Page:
If you’ve been to a convention or paid any attention to the hobby in the last decade, you’re probably familiar with Adrian Drake. Whether you call him The Drake, The Prize Sniper or Johnny Old-Guard, just don’t call him late to the building party. The Drake’s website BrickFrenzy was one of the first LEGO sites I encountered in the year 2000 when I began searching the internet for LEGO.
Although his high water mark was undeniably “Badger Badger Badger Badger”, The Drake has put his stamp on just about every theme in the book and inspired a generation of builders.
I sat down with The Drake in the Louisiana Superdome, the largest dome stadium in North America and the only domed structure large enough to contain our collective MOCs, fans, and egos. We talked about who’s was bigger, old Trek vs. new Trek, and LEGO.
Keith Goldman: You are the creator of the Tribunal, the largest science fiction SHIP on record. What are its official measurements and how do you react to the persistent charges that it closely resembled a giant tampon?
Adrian Drake: The Tribunal is 487 studs long, which is 12 feet, 8 inches, and roughly 20 inches in diameter. All told it weighs around 118 pounds. I’ve estimated it to be about 40,000 pieces. As for its tampon-ness, I just have to accept it and laugh it off. It’s not like I can say that it doesn’t! But that’s how the source material was, so that’s how it is.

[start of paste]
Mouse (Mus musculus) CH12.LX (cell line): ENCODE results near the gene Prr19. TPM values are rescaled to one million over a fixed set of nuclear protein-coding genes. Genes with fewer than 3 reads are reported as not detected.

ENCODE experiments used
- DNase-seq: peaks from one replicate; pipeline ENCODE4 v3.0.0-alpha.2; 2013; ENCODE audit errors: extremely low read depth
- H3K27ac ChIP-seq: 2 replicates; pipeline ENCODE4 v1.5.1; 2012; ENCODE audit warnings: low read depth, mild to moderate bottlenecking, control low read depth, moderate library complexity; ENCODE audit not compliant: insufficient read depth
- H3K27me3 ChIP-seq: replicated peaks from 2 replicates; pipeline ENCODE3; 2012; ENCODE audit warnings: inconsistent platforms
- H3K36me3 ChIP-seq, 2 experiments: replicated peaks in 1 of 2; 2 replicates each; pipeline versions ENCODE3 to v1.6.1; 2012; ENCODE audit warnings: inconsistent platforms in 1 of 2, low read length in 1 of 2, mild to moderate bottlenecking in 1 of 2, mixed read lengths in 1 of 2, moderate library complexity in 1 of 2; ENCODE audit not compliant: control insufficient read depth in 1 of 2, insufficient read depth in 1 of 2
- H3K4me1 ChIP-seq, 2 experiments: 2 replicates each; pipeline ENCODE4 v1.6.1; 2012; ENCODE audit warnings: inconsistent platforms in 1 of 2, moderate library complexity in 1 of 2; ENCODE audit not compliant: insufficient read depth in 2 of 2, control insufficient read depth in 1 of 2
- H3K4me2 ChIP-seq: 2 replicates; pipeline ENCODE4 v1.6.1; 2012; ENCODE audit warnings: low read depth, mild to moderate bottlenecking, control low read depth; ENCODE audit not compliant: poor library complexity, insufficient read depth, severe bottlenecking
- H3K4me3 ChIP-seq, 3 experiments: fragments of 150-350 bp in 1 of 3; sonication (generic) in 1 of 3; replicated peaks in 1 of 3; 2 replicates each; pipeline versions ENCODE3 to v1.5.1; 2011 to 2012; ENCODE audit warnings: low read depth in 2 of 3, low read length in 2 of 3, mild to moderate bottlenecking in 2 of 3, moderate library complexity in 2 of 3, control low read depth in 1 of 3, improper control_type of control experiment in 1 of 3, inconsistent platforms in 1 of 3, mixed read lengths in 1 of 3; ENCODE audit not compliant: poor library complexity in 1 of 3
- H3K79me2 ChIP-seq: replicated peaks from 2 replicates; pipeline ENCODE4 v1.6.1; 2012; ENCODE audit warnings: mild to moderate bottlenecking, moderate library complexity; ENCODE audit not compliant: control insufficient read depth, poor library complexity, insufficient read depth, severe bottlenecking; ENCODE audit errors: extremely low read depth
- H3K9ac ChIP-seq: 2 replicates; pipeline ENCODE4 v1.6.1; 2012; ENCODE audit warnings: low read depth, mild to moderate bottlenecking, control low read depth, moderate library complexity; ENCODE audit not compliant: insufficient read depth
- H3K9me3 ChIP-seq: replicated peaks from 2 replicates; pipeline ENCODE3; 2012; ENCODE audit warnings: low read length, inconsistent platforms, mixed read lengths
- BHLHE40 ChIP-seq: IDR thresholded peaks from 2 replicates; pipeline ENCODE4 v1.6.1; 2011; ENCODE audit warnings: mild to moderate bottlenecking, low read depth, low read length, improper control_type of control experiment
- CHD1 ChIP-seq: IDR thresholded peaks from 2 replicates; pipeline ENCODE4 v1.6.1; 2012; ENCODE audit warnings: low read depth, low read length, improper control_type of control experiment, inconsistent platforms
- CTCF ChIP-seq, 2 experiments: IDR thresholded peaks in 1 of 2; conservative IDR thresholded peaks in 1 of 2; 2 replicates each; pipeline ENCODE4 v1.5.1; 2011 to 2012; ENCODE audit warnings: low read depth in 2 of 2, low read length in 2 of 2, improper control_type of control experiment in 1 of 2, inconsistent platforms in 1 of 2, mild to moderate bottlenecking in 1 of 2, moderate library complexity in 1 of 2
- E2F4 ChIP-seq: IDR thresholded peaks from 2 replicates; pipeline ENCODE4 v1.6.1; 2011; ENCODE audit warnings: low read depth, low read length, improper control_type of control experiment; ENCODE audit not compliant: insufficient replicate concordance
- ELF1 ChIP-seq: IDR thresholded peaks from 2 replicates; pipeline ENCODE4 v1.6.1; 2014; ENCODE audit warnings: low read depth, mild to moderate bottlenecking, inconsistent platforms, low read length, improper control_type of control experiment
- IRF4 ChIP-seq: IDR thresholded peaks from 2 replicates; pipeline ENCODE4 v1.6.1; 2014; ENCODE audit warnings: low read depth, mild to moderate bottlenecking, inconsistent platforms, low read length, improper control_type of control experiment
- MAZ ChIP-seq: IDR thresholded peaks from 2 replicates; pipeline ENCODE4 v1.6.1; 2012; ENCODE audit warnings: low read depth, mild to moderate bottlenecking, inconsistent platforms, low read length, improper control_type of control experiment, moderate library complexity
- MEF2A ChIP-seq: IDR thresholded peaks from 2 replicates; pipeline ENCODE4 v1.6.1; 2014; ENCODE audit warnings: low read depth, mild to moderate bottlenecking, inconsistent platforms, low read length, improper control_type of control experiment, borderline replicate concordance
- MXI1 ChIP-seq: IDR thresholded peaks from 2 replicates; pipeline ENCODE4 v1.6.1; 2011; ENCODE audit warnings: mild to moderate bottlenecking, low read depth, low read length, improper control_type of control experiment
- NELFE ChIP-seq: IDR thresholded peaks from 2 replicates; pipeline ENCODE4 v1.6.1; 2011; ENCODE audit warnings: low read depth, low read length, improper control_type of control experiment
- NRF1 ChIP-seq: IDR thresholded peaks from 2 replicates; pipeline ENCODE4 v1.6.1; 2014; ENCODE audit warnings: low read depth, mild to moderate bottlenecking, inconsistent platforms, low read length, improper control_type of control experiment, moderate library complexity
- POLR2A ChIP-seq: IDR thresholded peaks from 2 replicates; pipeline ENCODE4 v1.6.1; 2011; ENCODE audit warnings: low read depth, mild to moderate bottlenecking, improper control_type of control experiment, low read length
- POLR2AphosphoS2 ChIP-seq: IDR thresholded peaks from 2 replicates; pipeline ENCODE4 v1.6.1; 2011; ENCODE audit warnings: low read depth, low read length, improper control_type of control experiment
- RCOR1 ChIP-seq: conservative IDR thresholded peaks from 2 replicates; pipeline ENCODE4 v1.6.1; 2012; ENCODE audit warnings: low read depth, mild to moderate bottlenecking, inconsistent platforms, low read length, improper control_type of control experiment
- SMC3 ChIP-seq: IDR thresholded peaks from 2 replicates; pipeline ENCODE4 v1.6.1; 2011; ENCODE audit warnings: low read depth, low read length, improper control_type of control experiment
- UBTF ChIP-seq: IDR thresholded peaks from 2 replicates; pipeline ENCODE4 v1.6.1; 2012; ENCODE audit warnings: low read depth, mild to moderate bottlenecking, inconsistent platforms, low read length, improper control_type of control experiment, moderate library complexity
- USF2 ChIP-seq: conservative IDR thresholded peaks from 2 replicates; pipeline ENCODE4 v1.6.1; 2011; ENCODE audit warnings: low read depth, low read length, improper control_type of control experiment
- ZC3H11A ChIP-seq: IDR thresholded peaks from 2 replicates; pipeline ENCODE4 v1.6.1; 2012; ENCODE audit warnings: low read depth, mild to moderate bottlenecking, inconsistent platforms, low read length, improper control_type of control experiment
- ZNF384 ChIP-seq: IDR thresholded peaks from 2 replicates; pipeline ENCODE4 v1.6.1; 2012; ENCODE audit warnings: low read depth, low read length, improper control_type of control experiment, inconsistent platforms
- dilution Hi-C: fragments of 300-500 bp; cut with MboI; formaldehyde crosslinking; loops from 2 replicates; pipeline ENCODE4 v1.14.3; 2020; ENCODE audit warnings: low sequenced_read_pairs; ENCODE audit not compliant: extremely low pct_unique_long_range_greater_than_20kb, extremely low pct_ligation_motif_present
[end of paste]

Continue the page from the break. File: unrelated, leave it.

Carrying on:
You might wonder why I didn’t make it a bit longer and break the 500 stud barrier. To be honest I had no idea how long it was going to be until it was done. I based the entire scale of the model off the size of the 4×4 quarter domes that make up the fuel tanks, to scale to the source artwork I used. By the time I knew the length it was too late to rebuild something to add even 13 studs without it looking tacked on.
More of Keith’s interview with Adrian after the jump:
KG: Do you have any obsessive/compulsive tendencies where LEGO is concerned, and what percentage of chaos within your collection can you tolerate before you feel compelled to sort? What percentage of your collection is sorted?